Data Tables

Data tables display raw data sets. They usually appear in desktop enterprise products.

By default, the data tables will be responsive by allowing the user to scroll left/right when there is too much content to be viewed at once.

In react-md, data tables come in two types: plain and selectable where selectable is the default. A plain data table is not part of the material design specs and attempts to just add the base styles for a table and allow any sized content to be displayed. A selectable data table will inject checkboxes as the first column and allow each row to be selected.

If you are working with large data sets and have heavy table edit abilities, it is recommended to use a virtualization library such as react-virtualized instead of my tables. The html <table> is already pretty slow if you don't use fixed layouts and know the exact size of each cell beforehand. When all the event listeners and styles have been applied for the data table, you might start noticing performance issues around a 20x20 table. If a virtualization library isn't your thing, you can always try to paginate the results with the TablePagination component to limit the number of rendered rows/columns at a time

When a table has the plain prop enabled on tables, it will just set the min-height of each cell to the $md-data-table-plain-column-height, allow line wrapping, and centers the content vertically in the cell.

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This example will showcase a selectable table. Checkboxes will be injected as the first cell into each row. To help with accessibility, the baseId prop is now required on the table so that each checkbox is updated with a unique id and a common name. Non-plain data tables have a height set to $md-data-table-column-height and prevent text wrapping.

You can also update the selectable table to be indeterminate which basically updates the "select all" checkbox to be in an "indeterminate" state when not all the rows have been checked.

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When you have large datasets, you can improve some of your app's performance by paginating your results and limiting the number of rows displayed at a time. This example shows how you can work with the TablePagination component and its API to easily accomplish this.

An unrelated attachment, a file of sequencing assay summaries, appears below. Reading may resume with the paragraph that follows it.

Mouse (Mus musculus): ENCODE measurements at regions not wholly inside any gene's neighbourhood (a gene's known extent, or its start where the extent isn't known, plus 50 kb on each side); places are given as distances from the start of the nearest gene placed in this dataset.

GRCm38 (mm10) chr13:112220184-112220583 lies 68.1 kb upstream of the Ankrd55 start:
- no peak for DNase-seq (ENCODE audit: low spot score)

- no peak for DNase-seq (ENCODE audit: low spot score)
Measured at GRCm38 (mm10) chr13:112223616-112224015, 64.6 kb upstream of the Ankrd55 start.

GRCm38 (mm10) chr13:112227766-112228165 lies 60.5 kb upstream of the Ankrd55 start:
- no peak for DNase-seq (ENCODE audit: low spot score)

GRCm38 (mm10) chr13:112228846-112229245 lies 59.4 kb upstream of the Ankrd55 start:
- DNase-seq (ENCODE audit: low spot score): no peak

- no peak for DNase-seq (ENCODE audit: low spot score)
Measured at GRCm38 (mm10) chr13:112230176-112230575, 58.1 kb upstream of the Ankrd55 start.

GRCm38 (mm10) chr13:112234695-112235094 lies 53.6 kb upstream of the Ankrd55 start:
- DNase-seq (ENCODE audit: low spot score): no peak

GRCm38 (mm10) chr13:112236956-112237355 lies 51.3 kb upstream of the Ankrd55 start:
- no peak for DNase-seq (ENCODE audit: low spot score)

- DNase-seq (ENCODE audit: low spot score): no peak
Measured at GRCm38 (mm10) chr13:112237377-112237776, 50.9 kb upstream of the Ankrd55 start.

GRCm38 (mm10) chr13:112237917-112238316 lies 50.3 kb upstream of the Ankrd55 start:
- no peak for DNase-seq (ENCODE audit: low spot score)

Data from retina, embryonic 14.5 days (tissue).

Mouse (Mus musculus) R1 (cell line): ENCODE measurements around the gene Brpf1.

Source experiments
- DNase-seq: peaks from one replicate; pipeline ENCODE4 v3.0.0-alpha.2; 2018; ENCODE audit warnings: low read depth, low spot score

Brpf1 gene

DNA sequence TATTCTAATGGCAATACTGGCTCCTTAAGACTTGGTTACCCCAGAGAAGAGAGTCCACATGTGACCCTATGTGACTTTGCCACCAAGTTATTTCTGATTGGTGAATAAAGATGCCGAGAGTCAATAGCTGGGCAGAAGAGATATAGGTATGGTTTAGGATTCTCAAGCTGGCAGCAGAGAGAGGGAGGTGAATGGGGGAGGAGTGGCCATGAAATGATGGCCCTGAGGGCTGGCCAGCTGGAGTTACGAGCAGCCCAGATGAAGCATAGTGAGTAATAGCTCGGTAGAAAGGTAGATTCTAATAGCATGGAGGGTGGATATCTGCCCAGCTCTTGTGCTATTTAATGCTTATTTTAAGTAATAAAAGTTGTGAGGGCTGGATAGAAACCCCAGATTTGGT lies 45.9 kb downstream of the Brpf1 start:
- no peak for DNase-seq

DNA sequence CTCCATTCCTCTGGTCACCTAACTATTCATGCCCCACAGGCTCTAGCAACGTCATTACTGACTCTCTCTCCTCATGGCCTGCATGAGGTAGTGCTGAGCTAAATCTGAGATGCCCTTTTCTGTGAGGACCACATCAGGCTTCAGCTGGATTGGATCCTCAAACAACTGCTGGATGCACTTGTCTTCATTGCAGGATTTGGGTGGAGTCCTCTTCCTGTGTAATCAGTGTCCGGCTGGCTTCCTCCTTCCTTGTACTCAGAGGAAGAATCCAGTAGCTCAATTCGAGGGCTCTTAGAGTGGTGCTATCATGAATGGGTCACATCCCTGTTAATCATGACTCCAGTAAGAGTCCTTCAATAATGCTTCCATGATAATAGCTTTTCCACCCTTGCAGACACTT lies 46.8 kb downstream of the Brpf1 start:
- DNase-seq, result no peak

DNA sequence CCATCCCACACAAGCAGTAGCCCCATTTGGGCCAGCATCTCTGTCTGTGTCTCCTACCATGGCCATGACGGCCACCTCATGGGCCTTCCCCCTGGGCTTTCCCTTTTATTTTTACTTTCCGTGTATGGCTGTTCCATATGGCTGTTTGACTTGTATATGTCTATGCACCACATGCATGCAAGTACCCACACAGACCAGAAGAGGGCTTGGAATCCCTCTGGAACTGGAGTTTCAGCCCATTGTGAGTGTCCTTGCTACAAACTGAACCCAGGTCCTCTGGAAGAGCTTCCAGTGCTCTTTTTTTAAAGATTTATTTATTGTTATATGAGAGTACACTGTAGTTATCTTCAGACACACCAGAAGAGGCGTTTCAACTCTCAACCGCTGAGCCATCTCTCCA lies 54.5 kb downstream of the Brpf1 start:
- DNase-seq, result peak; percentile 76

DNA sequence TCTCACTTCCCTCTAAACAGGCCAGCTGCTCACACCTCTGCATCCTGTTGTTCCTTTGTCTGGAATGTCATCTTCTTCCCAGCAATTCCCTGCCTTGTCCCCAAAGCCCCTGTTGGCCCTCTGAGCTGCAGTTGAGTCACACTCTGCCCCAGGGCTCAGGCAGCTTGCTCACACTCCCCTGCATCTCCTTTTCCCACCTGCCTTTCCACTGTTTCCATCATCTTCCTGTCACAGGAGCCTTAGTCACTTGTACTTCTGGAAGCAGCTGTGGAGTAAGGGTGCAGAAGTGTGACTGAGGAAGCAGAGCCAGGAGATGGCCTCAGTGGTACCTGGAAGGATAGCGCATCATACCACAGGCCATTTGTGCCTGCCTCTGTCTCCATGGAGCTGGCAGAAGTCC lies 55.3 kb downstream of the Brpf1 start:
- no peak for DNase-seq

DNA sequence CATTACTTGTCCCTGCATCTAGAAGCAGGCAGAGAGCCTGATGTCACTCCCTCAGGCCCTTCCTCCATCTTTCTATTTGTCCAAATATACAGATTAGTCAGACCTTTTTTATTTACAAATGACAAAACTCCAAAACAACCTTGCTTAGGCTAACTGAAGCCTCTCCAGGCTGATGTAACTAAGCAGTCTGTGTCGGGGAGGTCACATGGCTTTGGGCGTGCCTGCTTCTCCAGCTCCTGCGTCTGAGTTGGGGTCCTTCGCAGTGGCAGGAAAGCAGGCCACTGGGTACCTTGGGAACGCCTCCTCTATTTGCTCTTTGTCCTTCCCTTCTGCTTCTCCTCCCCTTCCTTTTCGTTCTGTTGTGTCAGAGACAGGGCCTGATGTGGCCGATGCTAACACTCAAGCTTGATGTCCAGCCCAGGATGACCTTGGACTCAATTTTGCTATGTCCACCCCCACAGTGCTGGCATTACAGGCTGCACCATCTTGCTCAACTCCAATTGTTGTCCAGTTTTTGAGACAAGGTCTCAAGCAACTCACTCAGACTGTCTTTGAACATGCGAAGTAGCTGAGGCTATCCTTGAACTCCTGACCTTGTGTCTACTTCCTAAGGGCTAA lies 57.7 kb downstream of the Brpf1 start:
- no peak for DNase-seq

This component will be displayed at as a <tfoot> and attached to the bottom of the table. It will allow the user to paginate forwards or backwards by a preset number of rows. The default is to start at 10 rows per page and allows for 10, 20, 30, 40, 50, and 100 by default (both of these can be configured).

In addition, this example introduces a new styling prop: selectable. By default non-plain DataTables are selectable which means the checkbox will be automatically injected into the first cell of each row. Sometimes you want the styles of a non-plain DataTable but without the checkboxes. By disabling the selectable prop on each row, the non-plain styles will be applied and checkboxes will not be shown.

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DataTables can become sortable by applying the sorted prop to one-to-many of the TableColumn that appear in the TableHeader. If the sorted prop is a boolean, it will inject a sort icon before the content in the column. When the sorted prop is true, it will assume that the content is sorted "ascending" while false will assume "descending". This will also update the column with the corresponding aria-sort value. You can then just add a simple onClick handler to your TableColumn to change the sort direction.

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This example will show how you can create a table with editable content by using the additional table components: EditDialogColumn and SelectFieldColumn. Both of these components will attempt to stay within the viewport and automatically close if they are scrolled out of view while open. In addition, this example showcases another styling prop: grow.

When you have many columns in your DataTable and it is not a plain table, it is recommended to apply grow to one of your column headers. Due to how the html <table> automatically attempts to size each cell, you can end up the "Select All Checkbox" being offset from all the other cells. Enabling grow on one cell will allow it to fill all missing space in the table and only allow cells to be sized based on content and padding.

These two components utilize the baseId to automatically inject unique ids into each field. Each SelectField will gain an id of ${baseId}-${rowIndex}-${columnIndex}-select-field. Each EditDialogColumn will generate an id of ${baseId}-${rowIndex}-${columnIndex}-edit-dialog for the dialog and ${baseId}-${rowIndex}-${columnIndex}-edit-dialog-field for the field in the dialog. If these do not suit your needs, you can still override them manually as props.

The SelectFieldColumn is just a simple wrapper of a TableColumn and a SelectField but it does some work behind the scenes to work with the Layover component. All of the props are basically the same as the SelectField and can be used the same way.

For more information about the EditDialogColumn types, please see the next example.